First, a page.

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Shared custody (also called joint custody) is when both parents share the rights and responsibilities of raising and caring for a child. Shared custody is one option in child custody cases after a divorce or separation. Shared custody will be awarded by a family court when it is determined to be in the best interest of the children. In fact, the family court will judge in favor of the children's best interests regarding all matters in a divorce. Shared custody is considered an option when both parents are found to be fit for parenting responsibilities and no violence or abuse occurred in the past.
Shared custody is awarded in approximately twenty percent of all divorce child custody cases. When shared custody is not awarded, the court will award one parent sole custody of the child. Seventy percent of all child custody cases name the mother as the custodial parent. The father is named the primary caregiver less than ten percent of the time.
Shared custody means that both parents share legal and physical custody of the child. Legal custody refers to the major decisions that affect and direct the child's life. Shared custody means that both parents have the right to make decisions about education, health care, day care, emergency care, extracurricular activities, religion and other issues that affect the child's life.
Physical custody refers to who the child will live and spend time with. In shared custody cases, a child may live primarily with one parent, but spend time with the other parent. In shared custody cases, arrangements will be made regarding who will be in charge of the child's activities, who the child will spend weekends, weekdays, holidays, summers, and other times with, and where the child will live.
In some shared custody cases, the court may decide to award child support payments to one parent. This is not always an element of shared custody cases, but will be ordered if it serves the best interests of the child. Adjustments can be made in child support payments when shared custody arrangements or other circumstances change.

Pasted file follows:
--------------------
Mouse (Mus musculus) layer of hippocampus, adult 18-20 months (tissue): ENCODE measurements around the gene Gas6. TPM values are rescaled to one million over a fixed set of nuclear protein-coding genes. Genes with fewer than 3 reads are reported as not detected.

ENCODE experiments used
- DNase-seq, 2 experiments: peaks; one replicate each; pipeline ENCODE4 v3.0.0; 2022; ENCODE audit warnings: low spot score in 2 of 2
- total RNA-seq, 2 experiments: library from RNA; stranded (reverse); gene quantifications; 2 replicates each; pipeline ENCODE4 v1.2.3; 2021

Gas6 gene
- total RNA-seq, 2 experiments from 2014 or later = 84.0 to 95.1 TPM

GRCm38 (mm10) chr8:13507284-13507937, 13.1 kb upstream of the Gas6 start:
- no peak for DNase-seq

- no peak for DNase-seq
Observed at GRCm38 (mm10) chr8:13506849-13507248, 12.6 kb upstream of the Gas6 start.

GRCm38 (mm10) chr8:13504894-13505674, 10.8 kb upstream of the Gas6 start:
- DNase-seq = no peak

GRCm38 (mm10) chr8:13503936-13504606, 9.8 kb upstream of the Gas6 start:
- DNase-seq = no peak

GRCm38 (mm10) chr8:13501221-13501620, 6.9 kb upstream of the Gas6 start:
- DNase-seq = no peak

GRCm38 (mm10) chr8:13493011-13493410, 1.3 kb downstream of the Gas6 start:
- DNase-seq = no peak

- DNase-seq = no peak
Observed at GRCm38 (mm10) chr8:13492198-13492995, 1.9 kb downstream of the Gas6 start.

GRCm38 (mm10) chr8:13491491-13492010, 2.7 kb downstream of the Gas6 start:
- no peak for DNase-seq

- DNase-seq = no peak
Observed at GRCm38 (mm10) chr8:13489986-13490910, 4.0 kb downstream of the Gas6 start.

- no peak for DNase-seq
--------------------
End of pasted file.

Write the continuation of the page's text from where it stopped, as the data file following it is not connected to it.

In many shared custody cases, a professional mediator will assist the parents in coming up with a parenting plan. A parenting plan will detail all of the provisions regarding child custody. Mediations can be a very successful way to determine shared custody provisions. When mediations are not successful, the judge will determine shared custody terms. The family law judge will always have the final authority over shared custody arrangements. A parenting plan must be written and signed by both parents and the judge in order to become enforceable.
Legal counsel and representation can be very advantageous in shared custody cases. A legal divorce professional knows the laws and the family court system and can use this knowledge to maximize a person's legal rights and options.
If you would like to learn more about shared custody, please contact us to speak with a qualified and experienced attorney who can assess your case to determine the best way to protect and maximize your interests.
More information on custody:
Child custody rights may be shared by both parents or, primary child custody rights may be awarded to one parent or legal guardian. Since the 1970s the family court will award child custody rights contingent with the best interests of the child.
Child custody for fathers following a divorce is one of the most important aspects of a dissolving marriage. Throughout history the legal presumptions about child custody for fathers has changed significantly. Before the twentieth century children were regarded as the property of their father. Under common law, child custody for fathers was commonly awarded, as children were considered a father's rightful property. A major shift occurred after this period in history, as family courts came to favor mothers in child custody cases. It was presumed that under normal circumstances, children did better when placed in the sole custody of their mothers.